Which Wellness Programs Serve Up Healthy ROI?
Research into the different components of PepsiCo’s workplace wellness program showed that chronic disease management was more cost effective than lifestyle management.
Return on investment for a workplace wellness program is about $1.52 for every dollar invested, according to a new study by RAND Corporation—but that’s only half of the story.
The study, which looked at a 10-year data set from PepsiCo’s wellness program, found that different components of the company’s program were more cost effective than others. The two subsets that the researchers identified were lifestyle management (to help employees stop smoking, encourage exercising and healthy eating, and so on.) and chronic disease management (to help people with heart disease, diabetes, and other illnesses).
“We saw that almost all of the cost reductions came from the disease management portion of the program,” said Soeren Mattke, senior scientist at RAND Corporation and managing director of RAND Health Advisory Services. “If you only looked at disease management, it had a return on investment of over $3 for every dollar invested, whereas the lifestyle management component only returned a quarter for every dollar invested. Basically, you have to pay money in order to run the lifestyle management component.”
What makes disease management programs more cost effective, Mattke said, is that the people who enroll in them are spending a lot more money on healthcare than a healthier, working-age adult.
“If you look at the disease management population, they have meaningful medical spending—several prescriptions, regular physician visits, hospital admission or two–per-year, specialty-care visits—to help manage their conditions, so there’s plenty of opportunity to realize cost savings,” said Mattke. “Conversely, it’s going to be extremely hard to cut healthcare costs for people who already aren’t spending a lot. It’s biologically and statistically implausible.”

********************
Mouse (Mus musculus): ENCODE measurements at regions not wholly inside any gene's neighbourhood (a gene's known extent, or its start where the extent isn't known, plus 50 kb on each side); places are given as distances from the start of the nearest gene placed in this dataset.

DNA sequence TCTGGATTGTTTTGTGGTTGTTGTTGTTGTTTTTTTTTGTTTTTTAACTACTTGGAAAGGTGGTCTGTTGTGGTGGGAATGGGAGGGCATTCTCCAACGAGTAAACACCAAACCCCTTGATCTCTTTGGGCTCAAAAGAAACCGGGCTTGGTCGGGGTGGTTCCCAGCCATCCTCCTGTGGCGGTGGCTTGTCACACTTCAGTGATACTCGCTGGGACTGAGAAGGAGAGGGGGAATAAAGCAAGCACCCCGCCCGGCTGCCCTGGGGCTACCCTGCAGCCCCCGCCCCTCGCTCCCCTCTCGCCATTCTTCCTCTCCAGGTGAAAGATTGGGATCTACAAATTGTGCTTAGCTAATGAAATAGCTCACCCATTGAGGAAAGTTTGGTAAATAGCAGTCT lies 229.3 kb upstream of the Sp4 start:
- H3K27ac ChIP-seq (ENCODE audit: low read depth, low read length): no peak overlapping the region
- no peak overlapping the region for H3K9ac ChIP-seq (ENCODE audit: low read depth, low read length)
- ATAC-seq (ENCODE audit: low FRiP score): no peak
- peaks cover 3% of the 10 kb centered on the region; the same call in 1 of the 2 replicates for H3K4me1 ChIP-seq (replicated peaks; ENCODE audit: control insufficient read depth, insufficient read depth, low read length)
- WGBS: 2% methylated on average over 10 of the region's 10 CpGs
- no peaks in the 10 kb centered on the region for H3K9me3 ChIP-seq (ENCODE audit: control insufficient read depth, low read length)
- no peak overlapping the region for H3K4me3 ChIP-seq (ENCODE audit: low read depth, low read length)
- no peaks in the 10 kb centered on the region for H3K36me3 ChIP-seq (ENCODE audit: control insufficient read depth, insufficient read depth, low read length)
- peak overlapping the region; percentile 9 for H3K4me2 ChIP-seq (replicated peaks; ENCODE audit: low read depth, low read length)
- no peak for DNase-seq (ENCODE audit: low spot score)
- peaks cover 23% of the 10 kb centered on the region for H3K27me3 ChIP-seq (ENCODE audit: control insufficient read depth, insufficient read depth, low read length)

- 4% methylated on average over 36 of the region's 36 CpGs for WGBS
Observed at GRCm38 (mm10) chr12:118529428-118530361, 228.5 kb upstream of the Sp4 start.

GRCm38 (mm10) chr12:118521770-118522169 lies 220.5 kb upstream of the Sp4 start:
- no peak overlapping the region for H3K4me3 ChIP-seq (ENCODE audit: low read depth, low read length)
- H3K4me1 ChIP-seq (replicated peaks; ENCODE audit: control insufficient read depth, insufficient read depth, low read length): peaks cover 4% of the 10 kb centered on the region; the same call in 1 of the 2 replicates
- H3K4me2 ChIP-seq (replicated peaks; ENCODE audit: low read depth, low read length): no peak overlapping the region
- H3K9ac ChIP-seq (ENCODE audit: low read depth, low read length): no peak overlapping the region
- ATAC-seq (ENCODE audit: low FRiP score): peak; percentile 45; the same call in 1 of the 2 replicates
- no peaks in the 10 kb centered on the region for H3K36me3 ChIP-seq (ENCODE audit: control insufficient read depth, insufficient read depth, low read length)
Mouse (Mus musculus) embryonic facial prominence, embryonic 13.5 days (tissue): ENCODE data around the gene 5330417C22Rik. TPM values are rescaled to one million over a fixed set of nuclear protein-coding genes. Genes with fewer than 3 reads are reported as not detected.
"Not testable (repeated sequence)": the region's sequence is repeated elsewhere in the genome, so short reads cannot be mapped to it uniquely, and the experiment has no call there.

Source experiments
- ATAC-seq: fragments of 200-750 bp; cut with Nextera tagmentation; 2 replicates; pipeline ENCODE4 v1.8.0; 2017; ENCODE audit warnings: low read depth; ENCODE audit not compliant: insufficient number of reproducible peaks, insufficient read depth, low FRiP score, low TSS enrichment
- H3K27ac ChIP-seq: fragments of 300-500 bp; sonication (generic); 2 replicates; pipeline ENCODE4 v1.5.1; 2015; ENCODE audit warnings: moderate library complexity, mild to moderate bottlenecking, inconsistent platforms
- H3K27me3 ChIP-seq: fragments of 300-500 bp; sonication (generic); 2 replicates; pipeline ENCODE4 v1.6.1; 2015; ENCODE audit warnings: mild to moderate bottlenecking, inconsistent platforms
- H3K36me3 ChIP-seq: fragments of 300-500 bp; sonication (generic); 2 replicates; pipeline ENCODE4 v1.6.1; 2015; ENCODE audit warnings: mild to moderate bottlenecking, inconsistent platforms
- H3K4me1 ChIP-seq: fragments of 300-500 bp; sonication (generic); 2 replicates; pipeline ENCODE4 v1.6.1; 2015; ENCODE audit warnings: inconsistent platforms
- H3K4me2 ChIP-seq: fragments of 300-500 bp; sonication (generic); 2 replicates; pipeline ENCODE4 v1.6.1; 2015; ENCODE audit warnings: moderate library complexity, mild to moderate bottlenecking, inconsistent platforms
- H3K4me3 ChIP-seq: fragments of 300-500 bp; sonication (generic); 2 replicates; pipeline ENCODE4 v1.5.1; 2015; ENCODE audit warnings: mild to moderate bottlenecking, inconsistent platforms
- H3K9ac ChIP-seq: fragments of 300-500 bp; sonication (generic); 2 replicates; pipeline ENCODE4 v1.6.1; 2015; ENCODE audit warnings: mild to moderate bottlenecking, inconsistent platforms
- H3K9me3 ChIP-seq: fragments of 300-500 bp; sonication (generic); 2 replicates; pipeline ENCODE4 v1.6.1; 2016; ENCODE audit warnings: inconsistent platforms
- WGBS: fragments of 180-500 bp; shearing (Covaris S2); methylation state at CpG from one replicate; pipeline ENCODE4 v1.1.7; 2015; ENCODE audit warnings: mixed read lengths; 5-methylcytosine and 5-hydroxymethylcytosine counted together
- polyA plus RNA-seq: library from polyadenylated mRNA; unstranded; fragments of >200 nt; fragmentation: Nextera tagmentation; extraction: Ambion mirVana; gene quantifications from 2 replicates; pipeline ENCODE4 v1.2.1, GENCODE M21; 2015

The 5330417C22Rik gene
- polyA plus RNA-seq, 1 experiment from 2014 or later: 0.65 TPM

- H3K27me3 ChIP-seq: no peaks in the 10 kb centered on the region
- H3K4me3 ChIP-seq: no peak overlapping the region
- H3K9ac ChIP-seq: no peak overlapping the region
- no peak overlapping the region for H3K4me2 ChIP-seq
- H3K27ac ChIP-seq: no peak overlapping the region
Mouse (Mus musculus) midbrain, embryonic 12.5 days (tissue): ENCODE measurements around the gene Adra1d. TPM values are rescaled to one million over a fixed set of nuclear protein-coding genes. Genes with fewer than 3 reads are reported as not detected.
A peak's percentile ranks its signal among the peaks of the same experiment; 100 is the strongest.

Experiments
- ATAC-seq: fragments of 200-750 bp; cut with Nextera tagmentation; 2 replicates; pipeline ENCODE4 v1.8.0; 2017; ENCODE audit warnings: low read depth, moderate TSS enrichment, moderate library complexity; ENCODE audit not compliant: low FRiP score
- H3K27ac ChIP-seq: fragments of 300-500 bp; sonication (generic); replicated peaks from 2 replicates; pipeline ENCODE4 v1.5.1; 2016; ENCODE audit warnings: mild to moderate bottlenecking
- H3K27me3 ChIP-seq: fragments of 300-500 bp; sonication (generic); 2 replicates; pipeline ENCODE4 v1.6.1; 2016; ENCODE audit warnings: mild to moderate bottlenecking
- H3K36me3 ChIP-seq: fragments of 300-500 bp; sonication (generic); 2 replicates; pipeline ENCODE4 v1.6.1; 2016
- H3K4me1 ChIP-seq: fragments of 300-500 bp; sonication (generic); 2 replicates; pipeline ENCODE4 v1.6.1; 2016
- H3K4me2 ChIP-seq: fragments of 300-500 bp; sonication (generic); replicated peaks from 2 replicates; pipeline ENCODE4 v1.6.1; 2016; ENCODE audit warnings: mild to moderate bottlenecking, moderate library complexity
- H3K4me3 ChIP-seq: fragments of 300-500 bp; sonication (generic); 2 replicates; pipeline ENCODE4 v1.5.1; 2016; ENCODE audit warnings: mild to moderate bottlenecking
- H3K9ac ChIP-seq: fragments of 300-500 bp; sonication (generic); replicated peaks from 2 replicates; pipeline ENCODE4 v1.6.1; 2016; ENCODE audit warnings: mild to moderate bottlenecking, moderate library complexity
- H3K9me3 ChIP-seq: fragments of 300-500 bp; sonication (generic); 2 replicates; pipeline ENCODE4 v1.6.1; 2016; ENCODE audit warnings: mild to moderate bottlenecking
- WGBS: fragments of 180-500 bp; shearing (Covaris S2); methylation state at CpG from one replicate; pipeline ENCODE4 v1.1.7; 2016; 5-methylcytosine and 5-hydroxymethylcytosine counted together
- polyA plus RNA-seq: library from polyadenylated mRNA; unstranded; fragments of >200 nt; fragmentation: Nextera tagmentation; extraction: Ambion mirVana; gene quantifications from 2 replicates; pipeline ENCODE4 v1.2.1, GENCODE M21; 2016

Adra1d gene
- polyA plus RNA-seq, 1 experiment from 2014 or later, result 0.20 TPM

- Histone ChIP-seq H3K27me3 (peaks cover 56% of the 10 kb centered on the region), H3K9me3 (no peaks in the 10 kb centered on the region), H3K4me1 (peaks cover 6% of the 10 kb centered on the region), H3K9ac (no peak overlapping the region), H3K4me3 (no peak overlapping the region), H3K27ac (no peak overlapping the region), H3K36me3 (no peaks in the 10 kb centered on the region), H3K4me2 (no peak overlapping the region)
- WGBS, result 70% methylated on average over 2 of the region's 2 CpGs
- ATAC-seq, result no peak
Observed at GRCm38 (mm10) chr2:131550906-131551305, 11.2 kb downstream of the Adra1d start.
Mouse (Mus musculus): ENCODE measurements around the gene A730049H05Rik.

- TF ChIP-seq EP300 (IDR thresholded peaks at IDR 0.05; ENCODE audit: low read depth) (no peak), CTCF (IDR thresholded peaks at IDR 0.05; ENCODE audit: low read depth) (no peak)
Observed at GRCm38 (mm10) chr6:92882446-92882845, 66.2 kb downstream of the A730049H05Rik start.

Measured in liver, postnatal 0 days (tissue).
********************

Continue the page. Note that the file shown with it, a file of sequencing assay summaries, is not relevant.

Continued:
Many associations can’t afford to run a wellness program as sophisticated as Pepsi’s, which includes a massive data infrastructure, vendors to screen employees, and thorough educational programs. But it’s not about how much you spend, Mattke said.
Pepsi invests in their wellness program to the degree that they believe they are getting maximum ROI and to the degree that it makes them competitive in recruiting and retaining employees, he said. “For smaller organizations, they can usually get many of those same services through their health plan—most health plans now offer disease management. They can usually piece together a lifestyle management program that is reasonably cheap. You just have to be a little creative.”
Mattke suggests talking with your health plan provider about what kinds of resources they offer, and shopping locally to see what offerings you can bundle and make accessible to employees without breaking the bank.
“That’s one of the main lessons that came out of that study: Since the cost savings from managing health risks are so limited, you really want to be very deliberate on how much you spend on these programs,” Mattke said. “You want to be creative, frugal, and targeted in what you do in order to get good return on investment.”